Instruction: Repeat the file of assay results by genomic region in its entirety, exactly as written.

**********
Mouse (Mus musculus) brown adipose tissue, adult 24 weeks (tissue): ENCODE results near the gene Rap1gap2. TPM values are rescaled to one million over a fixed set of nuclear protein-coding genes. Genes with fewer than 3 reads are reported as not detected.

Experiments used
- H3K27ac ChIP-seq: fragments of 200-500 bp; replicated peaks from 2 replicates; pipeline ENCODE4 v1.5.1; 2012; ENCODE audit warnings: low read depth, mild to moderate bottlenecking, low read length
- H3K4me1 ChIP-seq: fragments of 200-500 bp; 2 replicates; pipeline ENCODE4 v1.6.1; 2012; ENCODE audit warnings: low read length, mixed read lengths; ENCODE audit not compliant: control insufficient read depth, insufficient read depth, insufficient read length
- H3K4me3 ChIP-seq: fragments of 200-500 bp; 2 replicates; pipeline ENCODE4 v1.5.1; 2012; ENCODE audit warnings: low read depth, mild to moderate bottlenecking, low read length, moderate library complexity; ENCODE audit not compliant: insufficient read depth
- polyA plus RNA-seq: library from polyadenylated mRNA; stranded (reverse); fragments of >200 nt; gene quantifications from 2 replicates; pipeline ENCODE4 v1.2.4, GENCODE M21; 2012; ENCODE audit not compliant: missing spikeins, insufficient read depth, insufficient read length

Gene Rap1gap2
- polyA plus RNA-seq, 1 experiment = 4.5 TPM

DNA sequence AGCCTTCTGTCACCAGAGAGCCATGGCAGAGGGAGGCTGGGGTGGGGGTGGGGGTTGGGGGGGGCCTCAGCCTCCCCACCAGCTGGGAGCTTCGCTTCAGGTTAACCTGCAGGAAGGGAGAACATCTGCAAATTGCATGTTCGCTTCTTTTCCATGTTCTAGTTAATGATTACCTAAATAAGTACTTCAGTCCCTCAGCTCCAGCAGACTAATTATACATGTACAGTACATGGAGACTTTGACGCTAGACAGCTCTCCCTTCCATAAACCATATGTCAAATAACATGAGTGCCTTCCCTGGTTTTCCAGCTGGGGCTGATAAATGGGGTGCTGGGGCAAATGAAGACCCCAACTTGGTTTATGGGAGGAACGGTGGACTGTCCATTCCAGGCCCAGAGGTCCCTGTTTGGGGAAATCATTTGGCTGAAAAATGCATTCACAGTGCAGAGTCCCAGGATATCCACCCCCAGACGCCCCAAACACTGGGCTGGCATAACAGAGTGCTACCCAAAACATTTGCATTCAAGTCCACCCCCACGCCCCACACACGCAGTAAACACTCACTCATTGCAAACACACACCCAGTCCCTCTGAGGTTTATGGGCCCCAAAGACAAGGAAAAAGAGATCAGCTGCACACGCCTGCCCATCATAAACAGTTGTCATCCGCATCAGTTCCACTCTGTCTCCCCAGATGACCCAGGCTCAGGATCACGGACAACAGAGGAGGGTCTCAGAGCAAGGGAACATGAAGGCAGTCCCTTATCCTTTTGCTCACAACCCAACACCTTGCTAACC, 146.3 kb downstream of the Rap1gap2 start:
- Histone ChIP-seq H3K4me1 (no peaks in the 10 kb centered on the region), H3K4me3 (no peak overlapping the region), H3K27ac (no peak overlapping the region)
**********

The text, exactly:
Mouse (Mus musculus) brown adipose tissue, adult 24 weeks (tissue): ENCODE results near the gene Rap1gap2. TPM values are rescaled to one million over a fixed set of nuclear protein-coding genes. Genes with fewer than 3 reads are reported as not detected.

Experiments used
- H3K27ac ChIP-seq: fragments of 200-500 bp; replicated peaks from 2 replicates; pipeline ENCODE4 v1.5.1; 2012; ENCODE audit warnings: low read depth, mild to moderate bottlenecking, low read length
- H3K4me1 ChIP-seq: fragments of 200-500 bp; 2 replicates; pipeline ENCODE4 v1.6.1; 2012; ENCODE audit warnings: low read length, mixed read lengths; ENCODE audit not compliant: control insufficient read depth, insufficient read depth, insufficient read length
- H3K4me3 ChIP-seq: fragments of 200-500 bp; 2 replicates; pipeline ENCODE4 v1.5.1; 2012; ENCODE audit warnings: low read depth, mild to moderate bottlenecking, low read length, moderate library complexity; ENCODE audit not compliant: insufficient read depth
- polyA plus RNA-seq: library from polyadenylated mRNA; stranded (reverse); fragments of >200 nt; gene quantifications from 2 replicates; pipeline ENCODE4 v1.2.4, GENCODE M21; 2012; ENCODE audit not compliant: missing spikeins, insufficient read depth, insufficient read length

Gene Rap1gap2
- polyA plus RNA-seq, 1 experiment = 4.5 TPM

DNA sequence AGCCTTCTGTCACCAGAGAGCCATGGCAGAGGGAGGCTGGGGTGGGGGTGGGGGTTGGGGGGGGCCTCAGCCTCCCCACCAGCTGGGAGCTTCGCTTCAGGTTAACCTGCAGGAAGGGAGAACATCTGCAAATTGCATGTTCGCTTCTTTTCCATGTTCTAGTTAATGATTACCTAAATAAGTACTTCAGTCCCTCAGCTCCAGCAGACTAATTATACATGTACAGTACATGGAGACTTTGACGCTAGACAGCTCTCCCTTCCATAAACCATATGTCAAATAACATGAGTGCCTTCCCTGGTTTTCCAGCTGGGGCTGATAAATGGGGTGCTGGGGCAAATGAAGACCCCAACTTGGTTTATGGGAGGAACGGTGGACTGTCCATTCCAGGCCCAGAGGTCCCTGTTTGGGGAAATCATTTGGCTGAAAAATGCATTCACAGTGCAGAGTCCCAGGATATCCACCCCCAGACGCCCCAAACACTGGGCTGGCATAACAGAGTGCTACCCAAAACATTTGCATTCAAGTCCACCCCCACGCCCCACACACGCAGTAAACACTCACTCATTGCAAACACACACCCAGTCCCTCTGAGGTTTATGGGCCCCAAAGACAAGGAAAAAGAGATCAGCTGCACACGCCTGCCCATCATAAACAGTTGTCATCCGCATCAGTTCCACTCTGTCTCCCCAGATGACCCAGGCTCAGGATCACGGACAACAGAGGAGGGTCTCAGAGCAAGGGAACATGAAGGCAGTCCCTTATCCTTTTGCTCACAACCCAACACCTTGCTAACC, 146.3 kb downstream of the Rap1gap2 start:
- Histone ChIP-seq H3K4me1 (no peaks in the 10 kb centered on the region), H3K4me3 (no peak overlapping the region), H3K27ac (no peak overlapping the region)